Kitty: I have very involved, vivid, Technicolor, dreams, like movies. Through them I live in an alternative reality, much like the depiction in The Matrix. But it’s really that moment upon waking, that semi-conscious state where the ideas start to take shape. I can also get into that state late at night when there are no distractions. Or while hiking in nature. Some of my drawings and paintings take days or even weeks to fully gestate into a reality. I keep extensive art journals filled with writing, sketches, ideas, many of which I never produce. It’s not about that. I never force anything. It’s almost as if I have to go into that near sleep state while sitting in front of my paper to begin. Anytime, I plan or try to force out a vision, I end up tossing it. My art has to flow out of my hands the same way it flows into my brain, with minimal interference from my conscious self.

Ann: The Memory Card Project you participated in is great. Those are illustrated poker-sized cards that look almost like snapshots of dreams. Yours really capture the realm of the subconscious complete with a hallucinogenic desert vibe and talking reptilians! I love that they’re for sale at MOCA Tucson. Exit through the gift shop!
Kitty: Those were fun to make and are very id-oriented. I chose to mix Sonoran desert creatures with faces and text, using a limited color palette.

Ann: Tell me how your experiences in the meat market of fashion influenced your work. Did art help you survive the indignities of that industry?
Kitty: When I was a young model, I was subjected to a lot of sexism and sometimes even expected by my agents to go out with men and sleep with them (which I never did) in order to further the agency’s image. That was one of the many reasons why I eventually quit modeling. I saw myself as a professional doing a job, but that wasn’t always how others saw or treated me and the other models. A lot of this anger and humiliation did end up in my early work. In almost all of my art, past and present, the women are in positions of power, and the men who have wronged them are the ones being subjected to degradation and punishments. But then there are also the early works that depict my depressed and discouraged mental state where all the characters act out in suicide or homicide.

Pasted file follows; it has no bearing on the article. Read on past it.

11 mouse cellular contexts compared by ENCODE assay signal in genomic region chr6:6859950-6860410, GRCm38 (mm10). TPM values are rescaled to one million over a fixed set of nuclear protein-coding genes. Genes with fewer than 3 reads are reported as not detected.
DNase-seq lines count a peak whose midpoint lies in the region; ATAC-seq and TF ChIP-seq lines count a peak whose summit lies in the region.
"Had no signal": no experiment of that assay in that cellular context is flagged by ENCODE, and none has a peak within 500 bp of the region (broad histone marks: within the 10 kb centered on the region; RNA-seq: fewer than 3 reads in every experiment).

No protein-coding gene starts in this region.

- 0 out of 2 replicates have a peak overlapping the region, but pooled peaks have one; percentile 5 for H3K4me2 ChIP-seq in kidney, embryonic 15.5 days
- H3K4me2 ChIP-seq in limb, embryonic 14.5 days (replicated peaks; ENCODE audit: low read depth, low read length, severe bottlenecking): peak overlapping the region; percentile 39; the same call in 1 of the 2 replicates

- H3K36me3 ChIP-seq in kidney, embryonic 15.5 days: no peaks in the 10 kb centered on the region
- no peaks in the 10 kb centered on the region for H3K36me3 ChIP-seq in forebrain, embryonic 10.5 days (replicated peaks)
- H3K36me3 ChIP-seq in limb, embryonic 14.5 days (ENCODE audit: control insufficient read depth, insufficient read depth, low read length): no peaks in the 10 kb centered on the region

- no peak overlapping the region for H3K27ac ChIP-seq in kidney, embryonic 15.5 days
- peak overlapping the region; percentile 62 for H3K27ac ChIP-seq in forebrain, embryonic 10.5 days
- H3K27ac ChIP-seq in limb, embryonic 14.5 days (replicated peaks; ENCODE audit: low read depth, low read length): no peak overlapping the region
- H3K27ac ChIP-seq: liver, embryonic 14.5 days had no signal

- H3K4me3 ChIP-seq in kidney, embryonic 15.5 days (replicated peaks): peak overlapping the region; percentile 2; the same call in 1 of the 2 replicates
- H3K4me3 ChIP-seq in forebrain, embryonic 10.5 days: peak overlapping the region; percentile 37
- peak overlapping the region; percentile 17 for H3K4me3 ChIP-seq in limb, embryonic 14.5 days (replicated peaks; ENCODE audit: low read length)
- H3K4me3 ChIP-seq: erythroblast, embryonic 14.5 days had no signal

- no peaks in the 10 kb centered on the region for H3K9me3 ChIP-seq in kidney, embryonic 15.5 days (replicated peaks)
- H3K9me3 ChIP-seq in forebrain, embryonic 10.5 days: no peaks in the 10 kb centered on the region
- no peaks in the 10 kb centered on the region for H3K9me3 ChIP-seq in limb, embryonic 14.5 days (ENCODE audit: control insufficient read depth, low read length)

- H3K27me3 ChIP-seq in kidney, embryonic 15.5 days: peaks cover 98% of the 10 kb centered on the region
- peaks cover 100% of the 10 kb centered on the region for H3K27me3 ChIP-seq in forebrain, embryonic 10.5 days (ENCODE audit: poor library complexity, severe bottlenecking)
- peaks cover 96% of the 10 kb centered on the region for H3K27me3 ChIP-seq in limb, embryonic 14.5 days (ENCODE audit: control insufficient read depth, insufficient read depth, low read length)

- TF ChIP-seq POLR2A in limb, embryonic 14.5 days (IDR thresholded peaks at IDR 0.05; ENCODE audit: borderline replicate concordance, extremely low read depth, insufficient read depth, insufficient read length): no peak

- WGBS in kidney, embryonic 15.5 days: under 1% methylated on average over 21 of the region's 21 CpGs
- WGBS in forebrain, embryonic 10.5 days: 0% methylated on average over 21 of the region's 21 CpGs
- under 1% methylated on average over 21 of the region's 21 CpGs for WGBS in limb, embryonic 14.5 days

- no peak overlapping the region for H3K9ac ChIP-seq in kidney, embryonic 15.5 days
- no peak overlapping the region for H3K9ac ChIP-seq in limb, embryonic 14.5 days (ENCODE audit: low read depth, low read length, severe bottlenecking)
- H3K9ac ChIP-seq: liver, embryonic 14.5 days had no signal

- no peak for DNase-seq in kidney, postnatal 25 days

Ann: I’m so glad you acted out in your art and not real life! Art really does save lives! We were lucky to have that amazingly rich “alternative” universe known as the punk-rock/new-wave counterculture scene in downtown New York. And lucky, we survived it!
Kitty: I’m so fortunate to be an artist and writer and have a creative outlet for whatever goes on inside my head. Now, my life is wonderful, and I am in a stable, healthy place mentally, emotionally and physically. I still use my art and writing to express personal or larger issues of living life as a woman and human being. I’m not sure we’ve really come a long way, baby, so I keep putting it out there. Judging by how many young fans I have who relate and identify with my work, I see that world peace and gender equality still has a very, very long ways to go.

Ann: Thank you, Kitty. You continue to inspire. And I assure you, we both have come a long way, baby!

Good interview here as well.

Another photo after the jump.